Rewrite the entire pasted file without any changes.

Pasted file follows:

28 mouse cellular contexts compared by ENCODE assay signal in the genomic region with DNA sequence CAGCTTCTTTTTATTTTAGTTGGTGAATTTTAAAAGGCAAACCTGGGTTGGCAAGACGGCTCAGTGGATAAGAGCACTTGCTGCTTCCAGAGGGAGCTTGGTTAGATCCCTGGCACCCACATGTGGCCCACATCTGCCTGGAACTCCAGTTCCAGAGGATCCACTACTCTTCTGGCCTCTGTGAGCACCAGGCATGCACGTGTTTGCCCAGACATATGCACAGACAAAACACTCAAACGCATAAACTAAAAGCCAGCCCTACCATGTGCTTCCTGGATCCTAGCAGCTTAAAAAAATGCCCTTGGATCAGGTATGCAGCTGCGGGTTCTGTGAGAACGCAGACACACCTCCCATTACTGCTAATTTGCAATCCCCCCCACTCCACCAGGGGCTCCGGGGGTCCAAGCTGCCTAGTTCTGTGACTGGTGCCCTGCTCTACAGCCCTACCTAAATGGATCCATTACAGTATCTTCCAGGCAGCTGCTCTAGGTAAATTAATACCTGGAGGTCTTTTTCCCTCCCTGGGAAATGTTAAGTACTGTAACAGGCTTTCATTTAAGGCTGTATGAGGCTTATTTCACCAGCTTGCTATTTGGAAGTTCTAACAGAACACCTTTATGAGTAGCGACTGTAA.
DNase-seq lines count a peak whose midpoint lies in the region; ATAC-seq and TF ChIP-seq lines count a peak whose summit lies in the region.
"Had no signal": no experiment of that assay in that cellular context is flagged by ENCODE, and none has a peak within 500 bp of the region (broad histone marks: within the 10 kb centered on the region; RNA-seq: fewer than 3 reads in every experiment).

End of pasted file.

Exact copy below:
28 mouse cellular contexts compared by ENCODE assay signal in the genomic region with DNA sequence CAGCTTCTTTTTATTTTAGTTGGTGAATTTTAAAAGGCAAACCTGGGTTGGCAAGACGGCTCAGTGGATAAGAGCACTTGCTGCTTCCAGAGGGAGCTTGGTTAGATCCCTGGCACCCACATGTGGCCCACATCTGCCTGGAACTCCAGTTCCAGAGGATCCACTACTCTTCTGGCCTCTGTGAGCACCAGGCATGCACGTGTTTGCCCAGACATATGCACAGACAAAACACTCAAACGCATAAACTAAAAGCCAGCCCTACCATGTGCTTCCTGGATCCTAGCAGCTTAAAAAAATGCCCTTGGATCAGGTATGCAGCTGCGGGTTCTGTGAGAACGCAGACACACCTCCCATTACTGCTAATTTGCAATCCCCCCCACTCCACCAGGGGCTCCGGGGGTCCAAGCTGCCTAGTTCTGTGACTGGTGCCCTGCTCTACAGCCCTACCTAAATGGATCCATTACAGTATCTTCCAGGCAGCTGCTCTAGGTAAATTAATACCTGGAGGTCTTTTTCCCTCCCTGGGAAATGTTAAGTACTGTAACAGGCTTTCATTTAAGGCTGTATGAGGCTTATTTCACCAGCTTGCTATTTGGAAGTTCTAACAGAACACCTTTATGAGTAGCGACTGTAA.
DNase-seq lines count a peak whose midpoint lies in the region; ATAC-seq and TF ChIP-seq lines count a peak whose summit lies in the region.
"Had no signal": no experiment of that assay in that cellular context is flagged by ENCODE, and none has a peak within 500 bp of the region (broad histone marks: within the 10 kb centered on the region; RNA-seq: fewer than 3 reads in every experiment).